Given this unused radiometrically traceable calibration data set of CERES lunar scans, a new project is underway called the Moon and Earth Radiation Budget Experiment, or MERBE. It is an attempt to answer needs highlighted in both the past two decadal surveys, first by improving results from the ERB devices on Terra/Aqua and making up to an order of magnitude increase in their climate data stability/accuracy [10,23,29]. This is achieved using strict calibration guidelines, one of which forces all devices in the MERBE project to measure a constant traceable lunar albedo (at a ±1.0% two sigma absolute accuracy goal [10]). Now with thousands of lunar results per ERB device, the MERBE lunar results demonstrated [23] better than ±0.1%/decade calibration stability for Terra SW (two sigma, see Figure 1b after normalization to zero-libration or ‘static’ +7 using the ROLO model [23,31]). In the MERBE Edition 1 data release, this then allowed correction [10] for the known CERES instrument drifts [9,11], still present and largely unknown by the science community, in the latest NASA CERES Ed4.1 released ERB climate results. This work therefore provides the first ever comparison of many hundreds of thousands of MODIS Earth footprints with those from a proven traceable solar calibration source from 2000–2015 [10,23,29].
It then goes on to use the Moon to assess exactly how stable DCC albedo would be as a standalone target if identified by an imager like MODIS.

2. MERBE SW Comparisons to MODIS Solar Channels 1–3

2.1. Methods

MODIS imagers and ERB instruments on the Terra/Aqua satellites are quite different in design to facilitate the desired varied spatial resolutions and spectral responses. The spectral responses of ERB SW channels and MODIS solar channels 1–3 are displayed in Figure 1a. Such miss-matched responses require that any comparisons be done using an Earth scene with a consistent spectral signature or shape, for which this study chooses to use Deep Convective Clouds (DCCs), since their tops are typically high-altitude ice particles with relatively minimal atmosphere above them. MODIS cloud retrievals [32] also stored in the MERBE files are used to identify DCC for comparison. They must have the following criteria of 100 % Daytime Ocean, 0 % Clear, 100 % Imager Coverage, < ± 45 Latitude, Viewing Zenith < 1 , Cloud Effective Temperature < 250 K and Cloud Effective Optical Depth > 10. The MERBE solar DCC spectral signature when viewed at these nadir footprints is also shown in Figure 1a and importantly remains consistent in shape over time.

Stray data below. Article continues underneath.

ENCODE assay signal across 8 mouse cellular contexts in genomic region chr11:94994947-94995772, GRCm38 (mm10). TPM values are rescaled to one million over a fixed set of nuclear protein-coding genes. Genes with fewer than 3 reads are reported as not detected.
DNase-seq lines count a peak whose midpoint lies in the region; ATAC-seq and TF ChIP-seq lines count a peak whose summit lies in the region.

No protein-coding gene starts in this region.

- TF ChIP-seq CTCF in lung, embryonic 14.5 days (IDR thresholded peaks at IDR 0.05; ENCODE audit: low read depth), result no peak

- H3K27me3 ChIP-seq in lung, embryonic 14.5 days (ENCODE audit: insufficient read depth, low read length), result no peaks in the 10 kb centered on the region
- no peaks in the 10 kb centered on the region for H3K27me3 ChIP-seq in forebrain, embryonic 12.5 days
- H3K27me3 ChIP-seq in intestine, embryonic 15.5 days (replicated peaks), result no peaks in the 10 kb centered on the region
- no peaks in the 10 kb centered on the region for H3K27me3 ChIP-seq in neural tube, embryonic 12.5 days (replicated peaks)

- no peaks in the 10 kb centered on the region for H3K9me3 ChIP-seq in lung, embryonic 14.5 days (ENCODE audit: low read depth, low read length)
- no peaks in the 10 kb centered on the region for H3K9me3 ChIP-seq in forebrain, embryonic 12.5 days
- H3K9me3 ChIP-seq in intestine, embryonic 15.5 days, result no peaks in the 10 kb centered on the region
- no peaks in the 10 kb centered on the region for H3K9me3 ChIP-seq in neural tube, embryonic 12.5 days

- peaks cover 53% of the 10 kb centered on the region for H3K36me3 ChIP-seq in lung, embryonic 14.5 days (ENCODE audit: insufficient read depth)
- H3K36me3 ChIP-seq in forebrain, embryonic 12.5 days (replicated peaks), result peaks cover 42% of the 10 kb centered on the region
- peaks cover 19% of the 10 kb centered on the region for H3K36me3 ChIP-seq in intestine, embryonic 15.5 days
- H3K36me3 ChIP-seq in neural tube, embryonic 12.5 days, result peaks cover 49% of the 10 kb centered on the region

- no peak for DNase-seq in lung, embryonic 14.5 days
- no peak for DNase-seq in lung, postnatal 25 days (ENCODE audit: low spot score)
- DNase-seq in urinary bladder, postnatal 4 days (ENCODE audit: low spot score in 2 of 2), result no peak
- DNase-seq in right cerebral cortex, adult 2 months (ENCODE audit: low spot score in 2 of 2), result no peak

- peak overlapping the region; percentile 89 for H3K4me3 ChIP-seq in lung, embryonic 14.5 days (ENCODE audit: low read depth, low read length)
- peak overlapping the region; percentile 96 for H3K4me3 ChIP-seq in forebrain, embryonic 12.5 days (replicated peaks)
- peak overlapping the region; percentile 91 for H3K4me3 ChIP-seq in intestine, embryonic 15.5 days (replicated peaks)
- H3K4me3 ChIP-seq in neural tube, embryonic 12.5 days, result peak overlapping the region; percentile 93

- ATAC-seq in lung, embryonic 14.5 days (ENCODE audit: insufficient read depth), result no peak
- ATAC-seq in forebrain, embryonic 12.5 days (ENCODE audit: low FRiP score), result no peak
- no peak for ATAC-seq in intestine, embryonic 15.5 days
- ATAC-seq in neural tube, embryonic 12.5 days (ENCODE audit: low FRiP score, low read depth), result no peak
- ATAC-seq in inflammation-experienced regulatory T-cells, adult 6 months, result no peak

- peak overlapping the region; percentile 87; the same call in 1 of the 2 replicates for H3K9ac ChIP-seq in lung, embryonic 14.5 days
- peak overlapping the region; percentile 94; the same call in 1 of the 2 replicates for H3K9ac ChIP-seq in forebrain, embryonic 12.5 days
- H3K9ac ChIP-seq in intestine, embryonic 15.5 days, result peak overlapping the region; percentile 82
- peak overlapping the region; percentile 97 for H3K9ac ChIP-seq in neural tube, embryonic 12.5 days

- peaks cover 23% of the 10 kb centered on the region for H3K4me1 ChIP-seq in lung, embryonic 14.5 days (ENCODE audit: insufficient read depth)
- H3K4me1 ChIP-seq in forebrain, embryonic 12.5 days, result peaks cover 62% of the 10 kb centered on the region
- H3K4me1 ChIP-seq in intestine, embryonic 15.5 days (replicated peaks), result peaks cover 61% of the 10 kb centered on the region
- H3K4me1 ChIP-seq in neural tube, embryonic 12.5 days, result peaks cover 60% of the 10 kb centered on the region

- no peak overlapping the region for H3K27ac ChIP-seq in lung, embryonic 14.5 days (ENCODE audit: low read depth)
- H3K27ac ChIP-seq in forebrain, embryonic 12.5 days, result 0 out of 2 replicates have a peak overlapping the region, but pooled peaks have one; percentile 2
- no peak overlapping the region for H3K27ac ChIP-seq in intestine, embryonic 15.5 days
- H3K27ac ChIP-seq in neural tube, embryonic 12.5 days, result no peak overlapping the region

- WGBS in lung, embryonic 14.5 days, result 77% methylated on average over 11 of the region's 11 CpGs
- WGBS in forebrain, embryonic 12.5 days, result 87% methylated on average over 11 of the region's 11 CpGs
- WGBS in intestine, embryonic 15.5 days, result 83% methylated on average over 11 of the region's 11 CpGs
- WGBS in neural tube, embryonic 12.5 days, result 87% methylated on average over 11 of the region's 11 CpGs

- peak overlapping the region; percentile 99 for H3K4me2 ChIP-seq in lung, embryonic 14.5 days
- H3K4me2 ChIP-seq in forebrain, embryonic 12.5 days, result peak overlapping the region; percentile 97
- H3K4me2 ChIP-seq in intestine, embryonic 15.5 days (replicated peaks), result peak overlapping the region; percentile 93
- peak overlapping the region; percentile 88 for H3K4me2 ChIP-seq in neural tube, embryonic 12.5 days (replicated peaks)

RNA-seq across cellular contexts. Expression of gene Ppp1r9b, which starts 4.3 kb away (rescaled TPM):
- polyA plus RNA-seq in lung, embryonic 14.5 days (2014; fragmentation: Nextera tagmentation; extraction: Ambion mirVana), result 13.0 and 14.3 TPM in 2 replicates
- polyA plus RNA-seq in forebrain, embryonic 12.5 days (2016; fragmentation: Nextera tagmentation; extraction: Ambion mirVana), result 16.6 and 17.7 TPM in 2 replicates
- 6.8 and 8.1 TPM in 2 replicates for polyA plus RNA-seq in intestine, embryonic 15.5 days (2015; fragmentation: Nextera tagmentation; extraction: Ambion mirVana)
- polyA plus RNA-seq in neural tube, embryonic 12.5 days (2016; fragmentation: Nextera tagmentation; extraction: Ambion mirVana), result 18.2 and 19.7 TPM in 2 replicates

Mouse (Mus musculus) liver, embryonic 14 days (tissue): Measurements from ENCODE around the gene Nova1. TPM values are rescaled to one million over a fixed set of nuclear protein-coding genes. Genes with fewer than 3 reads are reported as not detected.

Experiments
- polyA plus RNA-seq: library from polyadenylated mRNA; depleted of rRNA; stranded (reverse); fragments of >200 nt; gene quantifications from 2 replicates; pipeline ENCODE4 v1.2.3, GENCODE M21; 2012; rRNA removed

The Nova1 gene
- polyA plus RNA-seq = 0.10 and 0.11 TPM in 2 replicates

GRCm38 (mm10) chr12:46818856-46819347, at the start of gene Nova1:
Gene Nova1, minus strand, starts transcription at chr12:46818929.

2.2. Data and Results

Shown in Figure 2, Terra and Aqua MODIS Ch 1–3 results from 2000 up to 2015 were quadratically regressed against Moon stabilized MERBE Earth SW results from both satellites using Equation (1):
V M O D I S = A + B · V M E R B E + C · V M E R B E 2
Δ V M O D I S = V M O D I S V M O D I S